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Sustainability Middle East: Creating a sustainable future for the region

Aurora50 in the media - Sustainability Middle East magazine launch issue screenshots, interview with Diana Wilde
Suzanne Locke 4 April 2023
In its launch issue, new magazine Sustainability Middle East asked Aurora50 co-founder Diana Wilde how she was creating a sustainable future for the region and what the biggest challenges were.
Ms Wilde told the magazine that Aurora50’s work in the diversity, equity and inclusion (DEI) space meant it was aligned to the United Nation’s 17 sustainable development goals (SDGs), including SDG-5 (ender equality) and SDG-13 – climate action.
“SDG-13, climate action, also sits well with environment, social and corporate governance (ESG),” she said. “Companies are scored on their ESG rating to measure their impact on society, the environment and how transparent and accountable they are, and this is often a target for companies we work with, replacing older corporate social responsibility (CSR) initiatives, which could not be measured so well.
“For instance, First Abu Dhabi Bank (FAB) was upgraded from the A to AA category last year by ESG scorer MSCI, putting it in the leader category, and that move was in part made because FAB had partnered with Aurora50.
“We were also proud to see our work with Dubai International Financial Centre (DIFC) being referenced by the Tony Blair Institute for Global Change for “driving positive change and equality” in the finance sector (traditionally male-dominated globally), in a report on the modernisation of the Middle East this year.”
She added: “To create high-performance teams and get to the best decisions, organisations need an environment where all voices are valued – we cannot tackle the UN’s sustainable goals without inclusion.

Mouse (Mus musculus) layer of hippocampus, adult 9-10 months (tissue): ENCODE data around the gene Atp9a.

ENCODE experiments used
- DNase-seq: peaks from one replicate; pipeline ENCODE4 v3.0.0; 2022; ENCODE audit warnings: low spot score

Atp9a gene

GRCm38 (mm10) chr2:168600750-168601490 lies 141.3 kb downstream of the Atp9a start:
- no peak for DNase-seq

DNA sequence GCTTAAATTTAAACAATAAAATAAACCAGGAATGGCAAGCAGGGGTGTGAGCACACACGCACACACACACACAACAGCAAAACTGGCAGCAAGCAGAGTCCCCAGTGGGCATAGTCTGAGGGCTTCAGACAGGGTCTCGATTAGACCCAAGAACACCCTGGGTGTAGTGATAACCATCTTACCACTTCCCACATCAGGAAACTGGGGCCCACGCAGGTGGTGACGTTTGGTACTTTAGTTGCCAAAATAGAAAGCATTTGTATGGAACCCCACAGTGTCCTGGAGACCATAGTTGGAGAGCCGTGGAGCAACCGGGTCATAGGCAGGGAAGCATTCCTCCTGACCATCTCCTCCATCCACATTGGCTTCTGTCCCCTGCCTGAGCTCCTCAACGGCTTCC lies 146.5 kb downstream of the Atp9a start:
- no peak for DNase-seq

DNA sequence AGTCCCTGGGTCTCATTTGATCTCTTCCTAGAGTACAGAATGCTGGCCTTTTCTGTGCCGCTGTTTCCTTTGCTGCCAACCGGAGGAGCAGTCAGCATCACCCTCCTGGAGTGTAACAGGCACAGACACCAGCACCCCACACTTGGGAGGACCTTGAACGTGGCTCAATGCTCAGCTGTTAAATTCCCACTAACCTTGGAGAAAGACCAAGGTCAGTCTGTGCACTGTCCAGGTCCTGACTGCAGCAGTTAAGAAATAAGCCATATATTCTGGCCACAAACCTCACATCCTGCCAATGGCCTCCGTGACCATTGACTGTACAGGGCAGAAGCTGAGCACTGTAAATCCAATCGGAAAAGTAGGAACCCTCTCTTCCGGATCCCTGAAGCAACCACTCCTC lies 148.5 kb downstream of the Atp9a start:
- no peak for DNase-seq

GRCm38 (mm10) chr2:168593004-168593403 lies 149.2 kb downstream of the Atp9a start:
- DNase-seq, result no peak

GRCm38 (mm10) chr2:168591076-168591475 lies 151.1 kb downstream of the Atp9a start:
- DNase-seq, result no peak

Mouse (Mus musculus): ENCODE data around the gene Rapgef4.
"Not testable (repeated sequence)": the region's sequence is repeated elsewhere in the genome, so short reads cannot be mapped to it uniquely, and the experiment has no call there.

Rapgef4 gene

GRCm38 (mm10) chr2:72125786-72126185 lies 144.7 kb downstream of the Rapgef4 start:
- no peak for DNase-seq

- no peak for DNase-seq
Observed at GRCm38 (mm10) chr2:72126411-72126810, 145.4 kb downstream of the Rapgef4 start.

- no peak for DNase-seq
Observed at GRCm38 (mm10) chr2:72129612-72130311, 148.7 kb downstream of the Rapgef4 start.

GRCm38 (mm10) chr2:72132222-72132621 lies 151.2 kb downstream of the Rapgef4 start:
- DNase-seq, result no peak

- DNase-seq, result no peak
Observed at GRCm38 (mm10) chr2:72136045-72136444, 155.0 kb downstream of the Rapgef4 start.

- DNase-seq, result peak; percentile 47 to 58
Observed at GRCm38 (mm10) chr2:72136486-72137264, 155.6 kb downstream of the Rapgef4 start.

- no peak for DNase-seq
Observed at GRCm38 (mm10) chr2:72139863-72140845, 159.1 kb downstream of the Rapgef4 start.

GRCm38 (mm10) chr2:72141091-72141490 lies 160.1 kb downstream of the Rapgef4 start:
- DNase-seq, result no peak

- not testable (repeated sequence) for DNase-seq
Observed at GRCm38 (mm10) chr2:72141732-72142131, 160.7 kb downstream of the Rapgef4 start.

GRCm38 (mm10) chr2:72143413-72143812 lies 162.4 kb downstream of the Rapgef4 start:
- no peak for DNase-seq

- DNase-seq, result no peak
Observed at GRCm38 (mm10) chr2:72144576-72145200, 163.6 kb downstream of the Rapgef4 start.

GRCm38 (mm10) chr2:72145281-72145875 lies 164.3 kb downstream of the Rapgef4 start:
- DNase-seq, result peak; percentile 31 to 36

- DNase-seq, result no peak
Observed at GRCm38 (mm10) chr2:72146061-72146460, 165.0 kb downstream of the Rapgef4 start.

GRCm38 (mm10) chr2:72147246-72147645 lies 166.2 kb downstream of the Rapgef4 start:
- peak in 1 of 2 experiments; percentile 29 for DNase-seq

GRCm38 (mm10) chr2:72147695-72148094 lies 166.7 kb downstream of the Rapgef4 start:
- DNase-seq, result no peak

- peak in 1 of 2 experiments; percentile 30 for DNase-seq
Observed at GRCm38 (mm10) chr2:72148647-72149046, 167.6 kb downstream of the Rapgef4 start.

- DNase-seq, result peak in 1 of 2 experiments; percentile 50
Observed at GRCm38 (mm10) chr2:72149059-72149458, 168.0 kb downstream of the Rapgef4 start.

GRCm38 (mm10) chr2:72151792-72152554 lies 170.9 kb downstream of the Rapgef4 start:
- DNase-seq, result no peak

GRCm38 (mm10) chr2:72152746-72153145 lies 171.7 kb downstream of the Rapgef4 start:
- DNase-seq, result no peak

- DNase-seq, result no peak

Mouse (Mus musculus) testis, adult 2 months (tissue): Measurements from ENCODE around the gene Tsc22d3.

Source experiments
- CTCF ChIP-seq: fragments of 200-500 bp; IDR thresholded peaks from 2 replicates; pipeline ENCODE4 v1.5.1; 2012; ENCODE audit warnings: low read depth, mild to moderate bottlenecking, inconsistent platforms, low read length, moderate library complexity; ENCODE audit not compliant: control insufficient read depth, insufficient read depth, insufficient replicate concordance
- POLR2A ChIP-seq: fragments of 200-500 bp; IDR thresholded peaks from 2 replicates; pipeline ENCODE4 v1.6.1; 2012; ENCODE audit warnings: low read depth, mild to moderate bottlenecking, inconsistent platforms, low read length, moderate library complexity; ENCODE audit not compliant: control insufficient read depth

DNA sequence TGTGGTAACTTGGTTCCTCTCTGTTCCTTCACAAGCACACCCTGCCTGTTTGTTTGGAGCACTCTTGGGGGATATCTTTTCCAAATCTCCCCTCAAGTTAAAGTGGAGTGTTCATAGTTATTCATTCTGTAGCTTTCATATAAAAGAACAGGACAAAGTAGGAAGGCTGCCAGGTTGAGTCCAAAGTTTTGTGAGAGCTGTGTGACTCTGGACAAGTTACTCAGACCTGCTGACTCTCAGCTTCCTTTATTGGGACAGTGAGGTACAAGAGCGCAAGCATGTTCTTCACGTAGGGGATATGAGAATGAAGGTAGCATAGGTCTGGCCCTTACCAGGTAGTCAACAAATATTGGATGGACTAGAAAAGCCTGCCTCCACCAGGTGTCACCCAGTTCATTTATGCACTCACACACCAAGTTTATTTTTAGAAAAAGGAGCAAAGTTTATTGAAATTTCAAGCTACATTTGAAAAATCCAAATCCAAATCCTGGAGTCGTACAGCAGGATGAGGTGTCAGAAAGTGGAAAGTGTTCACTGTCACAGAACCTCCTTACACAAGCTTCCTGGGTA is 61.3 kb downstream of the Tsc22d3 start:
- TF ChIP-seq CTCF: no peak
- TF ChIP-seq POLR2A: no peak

“This is why Aurora50 grew further into the inclusion space: to achieve our vision of gender balance in the workplace for the GCC region.”
In terms of challenges, she said creating a culture shift in the middle of organisations, in managers, was the biggest pain point for Aurora50’s clients.
“In leadership, there tends to be a high willingness and awareness to create an inclusive workplace,” she said. “Meanwhile the youngest employees in the workforce are highly purpose-driven already.
“But there’s a real squeeze in the middle.
“There’s a lot of education to be done at the mid-level,” she added, “to create buy-in from these crucial and to engage managers to understand the business case – and need – for DEI.
“Businesses, after all, make decisions on what’s going to make them more money.”
Female labour force participation is at its lowest level since the World Economic Forum started tracking it in 2006, she said. “That is something managers can really influence.
“Managers have a huge role to play in allyship with their staff: they need to familiarise themselves with their company’s DEI policies and programmes, use inclusive language, be transparent about hiring policies and reinforce zero-tolerance towards disrespectful behaviour.
“But they also have the challenge of managing both up and down, often without formal recognition of their DEI duties in performance evaluations.”
[Table Talks is Aurora50’s programme for mid-level inclusion, to activate DEI strategies and to champion diversity of thought across the business, while our AIM accelerator for internal management helps more women reach leadership positions.]